• Our aims in teaching music are that all children will build upon their natural responses to music in order to:
  • Find enjoyment in creating music through composing, performing, listening and appraising
  • Find a sense of purpose, achievement and fulfilment through musical expression
  • Develop their skills to use a wide range of instruments, (including voices) and techniques competently
  • Feel able to express their ideas and feelings through musical creation and learn to listen analytically to music
  • Develop an appropriate vocabulary to help them understand and discuss their own work and that of others
  • Understand the relationship between sound and symbol and develop a working knowledge of systems of notation for use in composing and performing
  • Appreciate and evaluate the work of a range of composers and musicians from their own and other cultures around the world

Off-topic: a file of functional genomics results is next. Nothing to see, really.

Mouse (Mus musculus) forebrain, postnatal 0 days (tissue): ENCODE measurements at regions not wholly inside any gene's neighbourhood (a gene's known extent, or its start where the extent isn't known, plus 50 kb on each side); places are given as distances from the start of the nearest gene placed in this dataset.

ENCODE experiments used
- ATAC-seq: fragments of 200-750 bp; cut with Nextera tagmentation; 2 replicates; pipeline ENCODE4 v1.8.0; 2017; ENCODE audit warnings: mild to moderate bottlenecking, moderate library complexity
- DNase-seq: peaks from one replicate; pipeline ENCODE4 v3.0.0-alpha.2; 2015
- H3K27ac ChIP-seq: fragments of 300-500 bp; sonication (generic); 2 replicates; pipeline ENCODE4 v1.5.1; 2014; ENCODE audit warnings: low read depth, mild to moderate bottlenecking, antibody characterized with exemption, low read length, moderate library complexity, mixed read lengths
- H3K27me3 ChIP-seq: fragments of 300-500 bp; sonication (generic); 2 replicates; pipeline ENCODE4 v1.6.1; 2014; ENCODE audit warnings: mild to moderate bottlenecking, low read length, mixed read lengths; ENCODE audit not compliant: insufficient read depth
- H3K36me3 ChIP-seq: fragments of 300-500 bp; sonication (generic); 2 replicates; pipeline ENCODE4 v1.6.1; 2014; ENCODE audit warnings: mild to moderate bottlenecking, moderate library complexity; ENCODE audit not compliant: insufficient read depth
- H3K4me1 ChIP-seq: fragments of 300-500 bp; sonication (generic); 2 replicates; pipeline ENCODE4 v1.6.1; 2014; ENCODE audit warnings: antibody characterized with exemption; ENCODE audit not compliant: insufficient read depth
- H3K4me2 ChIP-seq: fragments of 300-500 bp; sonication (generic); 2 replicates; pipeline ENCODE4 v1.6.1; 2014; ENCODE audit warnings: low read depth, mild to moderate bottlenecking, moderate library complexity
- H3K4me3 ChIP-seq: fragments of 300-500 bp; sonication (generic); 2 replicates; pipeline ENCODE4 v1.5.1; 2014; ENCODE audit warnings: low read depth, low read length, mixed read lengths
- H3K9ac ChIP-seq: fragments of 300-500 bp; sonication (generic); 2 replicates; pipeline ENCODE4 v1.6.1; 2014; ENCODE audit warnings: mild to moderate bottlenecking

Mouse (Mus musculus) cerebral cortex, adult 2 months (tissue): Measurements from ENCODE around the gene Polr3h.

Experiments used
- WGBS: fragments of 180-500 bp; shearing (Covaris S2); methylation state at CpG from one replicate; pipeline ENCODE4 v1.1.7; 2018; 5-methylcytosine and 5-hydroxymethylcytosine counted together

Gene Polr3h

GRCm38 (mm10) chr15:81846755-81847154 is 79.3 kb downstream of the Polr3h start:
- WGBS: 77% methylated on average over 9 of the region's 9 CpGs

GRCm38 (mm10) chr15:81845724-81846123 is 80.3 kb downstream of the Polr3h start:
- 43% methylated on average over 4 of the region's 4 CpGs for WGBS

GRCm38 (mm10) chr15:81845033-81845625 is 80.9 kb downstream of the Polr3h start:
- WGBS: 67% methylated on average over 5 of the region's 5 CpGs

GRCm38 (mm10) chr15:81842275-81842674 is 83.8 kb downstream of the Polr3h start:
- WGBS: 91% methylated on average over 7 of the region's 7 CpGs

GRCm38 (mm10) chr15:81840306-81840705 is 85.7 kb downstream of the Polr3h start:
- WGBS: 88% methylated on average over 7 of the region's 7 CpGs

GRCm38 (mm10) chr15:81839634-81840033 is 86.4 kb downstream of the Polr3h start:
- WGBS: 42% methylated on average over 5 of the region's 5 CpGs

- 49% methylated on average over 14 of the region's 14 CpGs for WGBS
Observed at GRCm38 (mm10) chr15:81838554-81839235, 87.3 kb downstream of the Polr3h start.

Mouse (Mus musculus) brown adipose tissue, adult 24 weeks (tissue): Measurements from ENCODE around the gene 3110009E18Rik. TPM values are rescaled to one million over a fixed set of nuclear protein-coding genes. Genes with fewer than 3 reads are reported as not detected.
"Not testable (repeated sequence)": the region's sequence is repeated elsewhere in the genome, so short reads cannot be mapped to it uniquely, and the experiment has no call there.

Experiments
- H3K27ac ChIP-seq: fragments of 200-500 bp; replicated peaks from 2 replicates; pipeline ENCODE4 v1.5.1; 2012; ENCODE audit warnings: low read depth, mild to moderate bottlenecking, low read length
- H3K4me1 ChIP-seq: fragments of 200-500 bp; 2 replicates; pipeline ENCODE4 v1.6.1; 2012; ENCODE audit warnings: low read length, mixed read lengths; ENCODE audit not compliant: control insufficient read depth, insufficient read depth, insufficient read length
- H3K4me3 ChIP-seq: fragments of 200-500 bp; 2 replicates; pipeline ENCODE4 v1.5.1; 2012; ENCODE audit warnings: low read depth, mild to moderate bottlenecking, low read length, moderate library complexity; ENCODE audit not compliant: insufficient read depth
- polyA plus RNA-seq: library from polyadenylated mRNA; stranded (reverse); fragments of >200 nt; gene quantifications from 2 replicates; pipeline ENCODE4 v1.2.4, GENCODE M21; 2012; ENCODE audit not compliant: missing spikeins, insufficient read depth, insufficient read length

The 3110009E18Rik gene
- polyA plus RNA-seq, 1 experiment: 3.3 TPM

• Enjoy the satisfaction and pleasure of collaborating with others to make music, and performing as a class or group for a variety of audiences


Assessment is related to our music aims and the National Curriculum. Assessment is not perceived as being dependent on extra tasks or tests, but as an integral part of the teaching and learning process. This enables teachers to review and plan appropriately. One piece of the children’s work is usually recorded at least once every half term and is used to support assessment and to create benchmarks for progression in music development.

Equal Opportunities

We believe that all children should be given the opportunity to develop their musical potential, and we do this through offering all pupils a musical curriculum that is relevant and differentiated. Children should have the opportunity to acquire knowledge and understanding of the work of musicians from a range of cultures, traditions and periods.